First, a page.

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Jordanians underestimate risks of smoking argileh — experts

By Dana Al Emam - Aug 21,2016 - Last updated at Aug 21,2016

A single session of argileh smoking can be as damaging to health as smoking between 3 and 10 packets of cigarettes (Photo by Amjad Ghsoun)

AMMAN — Only 28 per cent of argileh (water pipe) smokers in Jordan want to quit, compared to over 70 per cent of cigarette smokers, a health expert said on Sunday.

Feras Hawari, director of the cancer control office at the King Hussein Cancer Centre, attributed this gap to a popular “misconception” that smoking argileh is less harmful than smoking other types of tobacco products, like cigarettes.

According to Hawari, a single session of argileh smoking can be as damaging to health as smoking between 3 and 10 packets of cigarettes. 

“Smoking argileh exposes the body to additional toxic materials that are not present in cigarettes,” he told The Jordan Times, citing the mixture of glycerol, preservatives and rotten fruit as additional health hazards.

Coal, used to heat the argileh, is “extremely toxic” and releases up to 100 parts per million carbon monoxide emissions, according to the physician, who added that such emissions could cause asphyxiation among smokers as well as affecting passive smokers.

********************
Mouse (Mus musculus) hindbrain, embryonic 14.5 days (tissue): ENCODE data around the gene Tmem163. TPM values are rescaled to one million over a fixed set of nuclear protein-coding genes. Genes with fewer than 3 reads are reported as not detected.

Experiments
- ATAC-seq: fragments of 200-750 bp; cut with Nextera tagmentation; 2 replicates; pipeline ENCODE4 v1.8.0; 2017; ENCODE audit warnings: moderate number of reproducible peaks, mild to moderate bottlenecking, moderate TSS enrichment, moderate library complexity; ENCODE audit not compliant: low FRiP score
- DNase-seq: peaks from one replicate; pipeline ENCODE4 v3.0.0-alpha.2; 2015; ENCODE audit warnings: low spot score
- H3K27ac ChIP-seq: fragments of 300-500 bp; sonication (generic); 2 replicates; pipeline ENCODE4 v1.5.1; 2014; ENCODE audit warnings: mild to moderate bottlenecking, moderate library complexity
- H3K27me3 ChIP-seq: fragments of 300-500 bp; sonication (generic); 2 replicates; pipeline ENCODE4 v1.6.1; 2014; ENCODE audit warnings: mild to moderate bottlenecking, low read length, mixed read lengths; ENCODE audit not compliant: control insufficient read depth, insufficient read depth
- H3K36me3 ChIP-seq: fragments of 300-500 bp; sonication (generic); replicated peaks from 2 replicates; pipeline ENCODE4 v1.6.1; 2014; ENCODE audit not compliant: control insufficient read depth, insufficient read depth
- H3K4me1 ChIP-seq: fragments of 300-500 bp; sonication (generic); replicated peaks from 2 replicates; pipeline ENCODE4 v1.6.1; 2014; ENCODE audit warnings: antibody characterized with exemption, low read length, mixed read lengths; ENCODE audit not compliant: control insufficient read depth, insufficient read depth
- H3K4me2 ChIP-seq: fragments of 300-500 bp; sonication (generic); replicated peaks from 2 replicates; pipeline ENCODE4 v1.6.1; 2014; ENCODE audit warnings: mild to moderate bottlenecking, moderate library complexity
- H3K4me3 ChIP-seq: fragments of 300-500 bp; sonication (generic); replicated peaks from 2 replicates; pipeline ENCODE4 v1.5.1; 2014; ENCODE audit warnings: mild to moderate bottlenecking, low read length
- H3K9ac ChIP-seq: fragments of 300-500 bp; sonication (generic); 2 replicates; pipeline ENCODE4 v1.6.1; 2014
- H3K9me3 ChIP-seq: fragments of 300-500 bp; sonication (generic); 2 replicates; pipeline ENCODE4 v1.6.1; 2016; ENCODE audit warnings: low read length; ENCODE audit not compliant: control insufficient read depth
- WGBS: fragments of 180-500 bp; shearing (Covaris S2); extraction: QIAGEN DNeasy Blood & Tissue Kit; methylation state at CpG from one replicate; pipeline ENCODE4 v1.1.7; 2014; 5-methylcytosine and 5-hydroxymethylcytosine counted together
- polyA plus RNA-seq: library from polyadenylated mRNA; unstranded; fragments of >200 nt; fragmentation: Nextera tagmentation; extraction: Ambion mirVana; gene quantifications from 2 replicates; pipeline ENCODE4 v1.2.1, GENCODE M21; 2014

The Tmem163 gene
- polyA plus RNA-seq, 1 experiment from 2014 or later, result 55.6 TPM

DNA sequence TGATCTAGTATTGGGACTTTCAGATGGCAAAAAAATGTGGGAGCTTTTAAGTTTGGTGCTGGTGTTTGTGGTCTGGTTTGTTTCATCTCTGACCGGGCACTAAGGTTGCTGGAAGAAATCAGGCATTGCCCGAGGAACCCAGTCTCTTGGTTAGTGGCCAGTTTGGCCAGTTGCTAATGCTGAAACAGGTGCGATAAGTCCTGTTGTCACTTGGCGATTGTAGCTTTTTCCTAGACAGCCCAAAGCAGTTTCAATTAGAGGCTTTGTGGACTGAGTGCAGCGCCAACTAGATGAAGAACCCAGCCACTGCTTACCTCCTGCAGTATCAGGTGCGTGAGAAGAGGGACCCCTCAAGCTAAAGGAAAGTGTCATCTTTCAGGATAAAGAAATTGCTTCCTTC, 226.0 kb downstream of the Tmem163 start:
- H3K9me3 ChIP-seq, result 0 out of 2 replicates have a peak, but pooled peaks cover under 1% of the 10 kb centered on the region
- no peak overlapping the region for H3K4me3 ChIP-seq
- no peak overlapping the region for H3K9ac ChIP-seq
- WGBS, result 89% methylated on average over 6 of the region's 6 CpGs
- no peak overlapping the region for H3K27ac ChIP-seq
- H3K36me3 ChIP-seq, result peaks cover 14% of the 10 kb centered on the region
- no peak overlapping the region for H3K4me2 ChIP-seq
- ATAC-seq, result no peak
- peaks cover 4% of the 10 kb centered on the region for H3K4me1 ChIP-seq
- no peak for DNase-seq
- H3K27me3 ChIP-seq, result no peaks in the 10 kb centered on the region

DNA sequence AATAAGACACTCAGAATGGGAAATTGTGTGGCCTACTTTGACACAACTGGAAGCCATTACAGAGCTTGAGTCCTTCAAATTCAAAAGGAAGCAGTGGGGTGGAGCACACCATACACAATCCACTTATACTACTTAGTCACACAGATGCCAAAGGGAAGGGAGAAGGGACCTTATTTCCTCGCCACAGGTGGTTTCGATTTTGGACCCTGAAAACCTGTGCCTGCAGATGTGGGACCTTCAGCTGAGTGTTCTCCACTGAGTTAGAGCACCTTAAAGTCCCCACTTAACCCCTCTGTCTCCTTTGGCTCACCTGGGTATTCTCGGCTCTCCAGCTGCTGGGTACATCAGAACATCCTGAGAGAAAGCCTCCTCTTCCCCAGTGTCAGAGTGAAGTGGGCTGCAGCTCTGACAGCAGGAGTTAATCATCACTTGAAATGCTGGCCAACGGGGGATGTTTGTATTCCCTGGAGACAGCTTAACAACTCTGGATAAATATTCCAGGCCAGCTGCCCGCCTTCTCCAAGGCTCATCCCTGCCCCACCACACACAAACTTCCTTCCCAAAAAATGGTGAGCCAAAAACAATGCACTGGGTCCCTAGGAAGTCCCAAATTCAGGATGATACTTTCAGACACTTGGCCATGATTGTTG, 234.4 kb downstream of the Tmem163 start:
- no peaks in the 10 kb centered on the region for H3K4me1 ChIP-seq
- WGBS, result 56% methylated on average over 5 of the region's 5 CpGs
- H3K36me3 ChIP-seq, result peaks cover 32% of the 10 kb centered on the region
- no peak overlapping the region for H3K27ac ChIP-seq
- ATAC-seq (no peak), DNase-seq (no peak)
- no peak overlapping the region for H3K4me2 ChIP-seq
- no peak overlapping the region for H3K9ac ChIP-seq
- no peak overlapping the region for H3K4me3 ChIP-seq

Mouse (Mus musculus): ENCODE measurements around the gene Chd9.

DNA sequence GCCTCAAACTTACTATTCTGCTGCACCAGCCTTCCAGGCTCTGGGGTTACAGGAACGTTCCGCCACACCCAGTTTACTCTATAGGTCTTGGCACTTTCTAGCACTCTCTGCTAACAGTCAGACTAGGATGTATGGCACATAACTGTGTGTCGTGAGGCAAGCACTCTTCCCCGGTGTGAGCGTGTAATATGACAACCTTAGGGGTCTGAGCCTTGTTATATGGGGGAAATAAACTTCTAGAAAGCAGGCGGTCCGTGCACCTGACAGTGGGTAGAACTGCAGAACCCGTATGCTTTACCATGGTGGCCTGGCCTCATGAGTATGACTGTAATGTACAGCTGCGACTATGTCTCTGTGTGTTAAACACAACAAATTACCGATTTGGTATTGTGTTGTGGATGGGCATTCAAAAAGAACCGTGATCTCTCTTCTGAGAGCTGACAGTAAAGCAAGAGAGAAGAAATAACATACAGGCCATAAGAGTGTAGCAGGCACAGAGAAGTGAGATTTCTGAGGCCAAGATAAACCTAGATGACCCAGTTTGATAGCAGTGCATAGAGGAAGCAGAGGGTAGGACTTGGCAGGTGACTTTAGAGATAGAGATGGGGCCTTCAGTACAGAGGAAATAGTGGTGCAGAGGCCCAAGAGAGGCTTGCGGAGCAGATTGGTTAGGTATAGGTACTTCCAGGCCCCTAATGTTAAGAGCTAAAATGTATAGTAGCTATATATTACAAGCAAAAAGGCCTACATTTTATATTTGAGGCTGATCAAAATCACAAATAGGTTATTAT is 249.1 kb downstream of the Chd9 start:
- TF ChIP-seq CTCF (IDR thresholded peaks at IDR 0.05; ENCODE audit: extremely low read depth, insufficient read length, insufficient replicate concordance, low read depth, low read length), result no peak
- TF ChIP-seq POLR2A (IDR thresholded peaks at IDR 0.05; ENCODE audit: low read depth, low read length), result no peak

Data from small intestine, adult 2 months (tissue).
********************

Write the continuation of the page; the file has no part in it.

“Smokers think that water in the argileh filters the smoke, while in fact it only filters up to 3 per cent of the substance released from the combustion,” he said, highlighting that infections could be spread by passing around smoking pipes.

Smoking argileh is particularly dangerous as it is most prevalent among young people, said Mohammad Shreim, the president of the Jordan National Anti-Smoking Society.

Around 23 per cent of Jordanians between the ages of 13 and 15 smoke argileh, he added.

One in every 10 adults smoke argileh in Jordan, Shreim noted, adding that up to 95 per cent of lung cancer cases are caused by smoking.

While lung cancer is common among cigarette smokers, other types of cancer are prevalent among argileh smokers, including mouth and tongue cancer.

Hawari noted that the majority of argileh smokers are women and children, calling for stricter implementation of the Public Health Law, especially on underage smokers.

The law prohibits smoking in hospitals, healthcare centres, schools, cinemas, theatres, libraries, museums, public and non-governmental buildings, public transport vehicles, airports, border crossings, stadiums, closed playgrounds, lecture halls, Internet cafés, tourism buildings and any other similar locations. 

Shreim agreed on the need for more stringent law enforcement, calling for a comprehensive anti-tobacco strategy based on the World Health Organisation’s recommendations and the experiences of pioneering countries in tobacco control.

“It is very important to increase the prices of cigarettes to curb smoking among children who usually start smoking between the ages of 9 and 12,” he told The Jordan Times.

Jordanians spent over JD600 million on tobacco products last year, said Shreim, who noted that the figure excluded additional indirect expenses.


Around 30 Jordanians die because of smoking every week, he added.

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